While I was working at my last world-renowned cancer center, we were faced with a unique challenge, the Center's leadership invested substantially to initiate a new survivorship program. By definition, cancer survivors are those who have completed the treatments in their treatment plan but who need continuous monitoring and support from their care teams. As the first step towards building the program, we needed to identify a cohort of patients who have completed their treatment - sound simple?
We discovered that there is no simple way to find those patients in the EMR system without physicians spending weeks reading through clinical notes and charts. It is a harsh reality that despite the huge amount of data in each patient’s record, there is no quick way of identifying any patient's current stage of their care journey.
According to the 2010 IBM Healthcare and Life Sciences Thought Leadership study, Redefining Value and Success in Healthcare: Charting the Path to the Future, healthcare ranked as the least efficient industry in the world, with more than $2.5 trillion wasted annually. Today the healthcare industry is facing similar challenges that other traditional manufacturing and commercial industries faced in the 1990s:Medical directors are trying to make their organizations fitter and smarter, in order to survive competition and further flourish.
Healthcare organizations are beginning to look at optimizing the healthcare IT environment to make it more flexible, with the ability to adapt to evolving business requirements.
The healthcare industry’s unique needs make it difficult to find a good solution.
The healthcare industry is unique, its overall processes are complex, and most importantly, it is not only operations-centric, but also people-centric. Traditional business process management techniques such as Six Sigma cannot meet comprehensive requirements such as these.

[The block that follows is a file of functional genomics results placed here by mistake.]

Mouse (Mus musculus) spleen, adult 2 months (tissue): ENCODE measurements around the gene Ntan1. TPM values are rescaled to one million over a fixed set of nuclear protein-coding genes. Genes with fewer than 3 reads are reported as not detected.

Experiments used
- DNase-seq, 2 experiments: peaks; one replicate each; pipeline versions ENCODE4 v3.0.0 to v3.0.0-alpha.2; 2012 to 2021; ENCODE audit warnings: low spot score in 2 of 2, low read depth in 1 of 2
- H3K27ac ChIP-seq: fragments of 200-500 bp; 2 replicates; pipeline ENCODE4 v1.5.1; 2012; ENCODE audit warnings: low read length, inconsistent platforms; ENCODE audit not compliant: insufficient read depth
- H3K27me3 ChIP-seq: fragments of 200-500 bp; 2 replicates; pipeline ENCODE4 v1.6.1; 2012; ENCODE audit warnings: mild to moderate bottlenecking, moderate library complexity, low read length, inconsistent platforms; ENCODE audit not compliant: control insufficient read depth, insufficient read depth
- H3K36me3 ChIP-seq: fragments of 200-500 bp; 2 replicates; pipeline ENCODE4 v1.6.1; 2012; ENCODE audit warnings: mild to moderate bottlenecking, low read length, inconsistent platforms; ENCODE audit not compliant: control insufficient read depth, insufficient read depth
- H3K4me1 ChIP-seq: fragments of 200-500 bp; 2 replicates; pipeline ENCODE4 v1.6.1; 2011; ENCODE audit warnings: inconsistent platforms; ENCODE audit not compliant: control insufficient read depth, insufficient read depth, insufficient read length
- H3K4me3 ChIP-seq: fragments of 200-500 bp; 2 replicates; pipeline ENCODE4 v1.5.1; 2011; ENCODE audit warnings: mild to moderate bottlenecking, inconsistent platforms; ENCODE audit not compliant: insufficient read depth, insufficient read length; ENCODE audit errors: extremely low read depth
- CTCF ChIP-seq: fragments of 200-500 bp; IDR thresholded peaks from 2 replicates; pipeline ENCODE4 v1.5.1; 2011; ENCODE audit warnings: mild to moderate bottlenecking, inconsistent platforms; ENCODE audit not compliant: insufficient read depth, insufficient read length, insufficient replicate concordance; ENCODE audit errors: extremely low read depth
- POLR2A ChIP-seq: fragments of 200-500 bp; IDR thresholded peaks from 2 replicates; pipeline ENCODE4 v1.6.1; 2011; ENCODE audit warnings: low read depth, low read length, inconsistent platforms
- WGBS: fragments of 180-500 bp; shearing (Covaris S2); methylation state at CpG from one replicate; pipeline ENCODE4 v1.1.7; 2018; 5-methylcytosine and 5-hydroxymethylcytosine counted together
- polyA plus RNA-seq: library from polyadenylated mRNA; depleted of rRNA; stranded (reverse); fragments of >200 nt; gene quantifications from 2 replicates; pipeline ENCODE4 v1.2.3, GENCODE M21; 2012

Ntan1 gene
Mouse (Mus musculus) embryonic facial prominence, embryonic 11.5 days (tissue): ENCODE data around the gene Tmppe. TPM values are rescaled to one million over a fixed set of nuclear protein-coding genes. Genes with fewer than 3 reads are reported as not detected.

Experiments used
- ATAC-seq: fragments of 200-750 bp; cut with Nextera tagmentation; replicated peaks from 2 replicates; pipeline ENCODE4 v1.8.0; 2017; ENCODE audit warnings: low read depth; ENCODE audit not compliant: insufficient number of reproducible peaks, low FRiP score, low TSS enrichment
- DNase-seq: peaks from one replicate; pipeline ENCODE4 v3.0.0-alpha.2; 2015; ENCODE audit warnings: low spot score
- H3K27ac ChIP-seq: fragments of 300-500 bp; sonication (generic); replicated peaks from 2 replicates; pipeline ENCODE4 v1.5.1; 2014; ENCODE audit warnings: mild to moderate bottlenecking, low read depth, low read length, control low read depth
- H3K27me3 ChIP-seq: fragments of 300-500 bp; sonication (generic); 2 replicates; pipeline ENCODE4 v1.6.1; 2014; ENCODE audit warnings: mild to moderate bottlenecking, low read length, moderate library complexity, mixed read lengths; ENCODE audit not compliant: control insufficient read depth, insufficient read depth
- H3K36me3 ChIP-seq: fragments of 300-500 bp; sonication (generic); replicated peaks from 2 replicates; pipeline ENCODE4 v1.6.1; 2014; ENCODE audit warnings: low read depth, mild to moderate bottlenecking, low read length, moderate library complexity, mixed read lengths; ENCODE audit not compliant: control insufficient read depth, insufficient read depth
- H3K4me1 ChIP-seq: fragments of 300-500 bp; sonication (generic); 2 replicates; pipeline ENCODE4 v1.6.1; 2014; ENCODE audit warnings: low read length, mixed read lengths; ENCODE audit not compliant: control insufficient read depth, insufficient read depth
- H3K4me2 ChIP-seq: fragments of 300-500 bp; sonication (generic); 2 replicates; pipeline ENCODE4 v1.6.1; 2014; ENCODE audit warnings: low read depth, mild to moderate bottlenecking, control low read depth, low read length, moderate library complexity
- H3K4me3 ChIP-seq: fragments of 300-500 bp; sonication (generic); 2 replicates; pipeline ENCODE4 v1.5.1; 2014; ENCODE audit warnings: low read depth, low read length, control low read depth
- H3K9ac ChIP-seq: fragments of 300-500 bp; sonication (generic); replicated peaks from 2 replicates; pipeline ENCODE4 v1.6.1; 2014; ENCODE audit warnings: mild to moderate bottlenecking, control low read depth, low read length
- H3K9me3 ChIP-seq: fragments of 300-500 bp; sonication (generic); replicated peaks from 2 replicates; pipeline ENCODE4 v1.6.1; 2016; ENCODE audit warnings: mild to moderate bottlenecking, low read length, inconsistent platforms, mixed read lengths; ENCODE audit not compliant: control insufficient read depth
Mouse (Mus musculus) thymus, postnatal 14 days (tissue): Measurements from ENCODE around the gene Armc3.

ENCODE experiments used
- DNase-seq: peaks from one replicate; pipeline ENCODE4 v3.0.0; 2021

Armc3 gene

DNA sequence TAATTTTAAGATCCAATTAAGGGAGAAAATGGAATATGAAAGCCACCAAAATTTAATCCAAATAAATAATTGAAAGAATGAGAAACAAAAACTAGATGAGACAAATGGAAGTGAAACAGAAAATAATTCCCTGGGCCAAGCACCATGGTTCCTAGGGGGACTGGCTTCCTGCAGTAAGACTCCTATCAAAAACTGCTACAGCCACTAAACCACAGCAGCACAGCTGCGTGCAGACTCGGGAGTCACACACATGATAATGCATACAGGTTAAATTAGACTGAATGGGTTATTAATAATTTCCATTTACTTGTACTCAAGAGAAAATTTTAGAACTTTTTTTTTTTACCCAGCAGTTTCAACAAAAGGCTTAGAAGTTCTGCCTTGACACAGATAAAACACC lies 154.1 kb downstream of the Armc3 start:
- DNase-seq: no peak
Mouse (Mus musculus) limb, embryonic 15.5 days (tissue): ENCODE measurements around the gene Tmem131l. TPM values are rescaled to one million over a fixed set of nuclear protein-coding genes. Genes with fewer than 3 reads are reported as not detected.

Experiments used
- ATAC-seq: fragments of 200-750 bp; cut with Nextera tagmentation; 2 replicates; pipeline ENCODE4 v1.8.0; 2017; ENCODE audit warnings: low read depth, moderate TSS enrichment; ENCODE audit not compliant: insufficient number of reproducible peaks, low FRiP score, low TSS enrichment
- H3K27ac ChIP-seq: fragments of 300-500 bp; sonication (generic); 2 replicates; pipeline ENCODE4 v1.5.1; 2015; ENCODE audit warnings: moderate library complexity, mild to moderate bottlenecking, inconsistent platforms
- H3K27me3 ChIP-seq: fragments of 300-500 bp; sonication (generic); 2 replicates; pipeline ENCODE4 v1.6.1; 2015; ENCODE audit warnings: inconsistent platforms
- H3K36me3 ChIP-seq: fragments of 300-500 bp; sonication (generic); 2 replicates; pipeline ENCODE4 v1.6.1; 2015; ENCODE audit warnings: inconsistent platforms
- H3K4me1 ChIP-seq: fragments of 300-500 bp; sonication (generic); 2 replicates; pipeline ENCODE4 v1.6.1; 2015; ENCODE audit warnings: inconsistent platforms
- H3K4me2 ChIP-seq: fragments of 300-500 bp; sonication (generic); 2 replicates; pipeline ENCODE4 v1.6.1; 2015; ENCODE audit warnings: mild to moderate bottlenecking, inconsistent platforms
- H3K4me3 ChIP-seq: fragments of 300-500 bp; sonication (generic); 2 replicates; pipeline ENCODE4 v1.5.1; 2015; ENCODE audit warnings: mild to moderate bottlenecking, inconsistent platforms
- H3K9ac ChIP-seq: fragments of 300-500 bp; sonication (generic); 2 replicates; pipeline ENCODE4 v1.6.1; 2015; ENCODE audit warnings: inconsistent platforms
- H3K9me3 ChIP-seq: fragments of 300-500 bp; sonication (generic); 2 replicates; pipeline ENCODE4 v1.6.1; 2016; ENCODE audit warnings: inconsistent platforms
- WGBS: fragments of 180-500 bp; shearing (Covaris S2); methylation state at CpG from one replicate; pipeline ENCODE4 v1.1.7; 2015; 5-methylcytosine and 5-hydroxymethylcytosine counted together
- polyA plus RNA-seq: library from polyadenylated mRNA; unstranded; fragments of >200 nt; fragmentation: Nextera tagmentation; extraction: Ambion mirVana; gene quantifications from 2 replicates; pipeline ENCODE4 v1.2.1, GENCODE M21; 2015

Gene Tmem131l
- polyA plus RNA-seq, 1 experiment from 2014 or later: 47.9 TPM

By being people-centric, business managers of healthcare organizations need to be able to visualize their current processes in the quickest and smartest way, and to hypothesize different scenarios without interrupting the current patient care processes. They also need to focus on patient experience and dynamic case management.
With the absence of computerized tools, most healthcare organizations are adopting LEAN methodology which means manually conducting process improvement activities. After extensive discussions and a roomful of post-it notes and wall charts, all workflow is statically drawn on separate pieces of paper. There is no real-time connection between the paper workflow and the physical processes in the clinics. Moreover, the data that can be mapped to the new workflow will not be available for the reporting team to query until months later.
If we start thinking even more patient-centric, we quickly get out of the single office visit workflow, e.g. from arrival to departure, into "long-running workflows" in which many others may participate in ensuring the patient completes his/her care plan action items. Such long-running workflows, which we call "care flows", are typical in specialty-care and chronic-care management.
In my next blog post, I will be writing about the kind of care flow management platform that will actually work in the healthcare environment.